In the above expression "aRb", we were talking only of this particular "R", whereas what we want to do is to talk of all similar symbols. We have to say: in any symbol of this form what corresponds to "R" is not a proper name, and the fact that ["R" stands between "a" and "b"] expresses a relation. This is what is sought to be expressed by the nonsensical assertion: Symbols like this are of a certain type. This you can't say, because in order to say it you must first know what the symbol is: and in knowing this you see [the] type and therefore also [the] type of [what is] symbolized. I.e. in knowing what symbolizes, you know all that is to be known; you can't say anything about the symbol.

For instance: Consider the two propositions (1) "What symbolizes here is a thing", (2) "What symbolizes here is a relational fact (= relation)". These are nonsensical for two reasons: (a) because they mention "thing" and "relation"; (b) because they mention them in propositions of the same form. The two propositions must be expressed in entirely different forms, if properly analysed; and neither the word "thing" nor "relation" must occur.

Now we shall see how properly to analyse propositions in which "thing", "relation", etc., occur.

(1) Take ϕx. We want to explain the meaning of 'In "ϕx" a thing symbolizes'. The analysis is:—

(∃y) . y symbolizes . y = "x" . "ϕx"

["x" is the name of y: "ϕx" = '"ϕ" is at [the] left of "x"' and says ϕx.]

N.B. "x" can't be the name of this actual scratch y, because this isn't a thing: but it can be the name of a thing; and we must understand that what we are doing is to explain what would be meant by saying of an ideal symbol, which did actually consist in one thing's being to the left of another, that in it a thing symbolized.

(N.B. In [the] expression (∃y) . ϕy, one is apt to say this means "There is a thing such that...". But in fact we should say "There is a y, such that..."; the fact that the y symbolizes expressing what we mean.)

In general: When such propositions are analysed, while the words "thing", "fact", etc. will disappear, there will appear instead of them a new symbol, of the same form as the one of which we are speaking; and hence it will be at once obvious that we cannot get the one kind of proposition from the other by substitution.

In our language names are not things: we don't know what they are: all we know is that they are of a different type from relations, etc. etc. The type of a symbol of a relation is partly fixed by [the] type of [a] symbol of [a] thing, since a symbol of [the] latter type must occur in it.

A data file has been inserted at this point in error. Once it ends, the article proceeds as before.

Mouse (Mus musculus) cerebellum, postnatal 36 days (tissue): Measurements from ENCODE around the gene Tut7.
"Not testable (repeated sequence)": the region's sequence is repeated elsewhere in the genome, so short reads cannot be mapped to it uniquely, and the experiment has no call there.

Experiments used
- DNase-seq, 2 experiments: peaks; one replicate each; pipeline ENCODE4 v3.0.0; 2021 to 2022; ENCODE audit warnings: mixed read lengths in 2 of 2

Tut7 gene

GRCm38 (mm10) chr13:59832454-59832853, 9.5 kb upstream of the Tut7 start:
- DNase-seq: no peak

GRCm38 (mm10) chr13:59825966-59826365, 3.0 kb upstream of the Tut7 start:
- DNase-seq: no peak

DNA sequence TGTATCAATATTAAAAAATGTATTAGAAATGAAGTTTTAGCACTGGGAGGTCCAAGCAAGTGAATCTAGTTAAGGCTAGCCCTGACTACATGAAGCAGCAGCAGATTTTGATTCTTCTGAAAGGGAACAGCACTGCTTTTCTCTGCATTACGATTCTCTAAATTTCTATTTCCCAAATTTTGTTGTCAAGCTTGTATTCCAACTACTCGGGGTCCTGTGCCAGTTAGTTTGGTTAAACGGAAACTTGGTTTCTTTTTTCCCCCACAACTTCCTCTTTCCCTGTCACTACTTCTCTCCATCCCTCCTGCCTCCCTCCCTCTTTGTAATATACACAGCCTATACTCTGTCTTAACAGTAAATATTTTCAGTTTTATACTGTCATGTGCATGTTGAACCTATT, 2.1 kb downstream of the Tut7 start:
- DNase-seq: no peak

N.B. In any ordinary proposition, e.g., "Moore good", this shews and does not say that "Moore" is to the left of "good"; and here what is shewn can be said by another proposition. But this only applies to that part of what is shewn which is arbitrary. The logical properties which it shews are not arbitrary, and that it has these cannot be said in any proposition.

When we say of a proposition of [the] form "aRb" that what symbolizes is that "R" is between "a" and "b", it must be remembered that in fact the proposition is capable of further analysis because a, R, and b are not simples. But what seems certain is that when we have analysed it we shall in the end come to propositions of the same form in respect of the fact that they do consist in one thing being between two others.

How can we talk of the general form of a proposition, without knowing any unanalysable propositions in which particular names and relations occur? What justifies us in doing this is that though we don't know any unanalysable propositions of this kind, yet we can understand what is meant by a proposition of the form (∃x, y, R) . xRy (which is unanalysable), even though we know no proposition of the form xRy.

If you had any unanalysable proposition in which particular names and relations occurred (and unanalysable proposition = one in which only fundamental symbols = ones not capable of definition, occur) then you can always form from it a proposition of the form (∃x, y, R) . xRy, which though it contains no particular names and relations, is unanalysable.

(2) The point can here be brought out as follows. Take ϕa and ϕA: and ask what is meant by saying, "There is a thing in ϕa, and a complex in ϕA"?

(1) means: (∃x) . ϕx . x = a

(2) means: (∃x, ψξ) . ϕA = ψx . ϕx.

Use of logical propositions. You may have one so complicated that you cannot, by looking at it, see that it is a tautology; but you have shewn that it can be derived by certain operations from certain other propositions according to our rule for constructing tautologies; and hence you are enabled to see that one thing follows from another, when you would not have been able to see it otherwise. E.g., if our tautology is of [the] form p ⊃ q you can see that q follows from p; and so on.

Th Bedeutung of a proposition is the fact that corresponds to it, e.g., if our proposition be "aRb", if it's true, the corresponding fact would be the fact aRb, if false, the fact ~aRb. But both "the fact aRb" and "the fact ~aRb" are incomplete symbols, which must be analysed.

That a proposition has a relation (in wide sense) to Reality, other than that of Bedeutung, is shewn by the fact that you can understand it when you don't know the Bedeutung, i.e. don't know whether it is true or false. Let us express this by saying "It has sense" (Sinn).

In analysing Bedeutung, you come upon Sinn as follows:

We want to explain the relation of propositions to reality.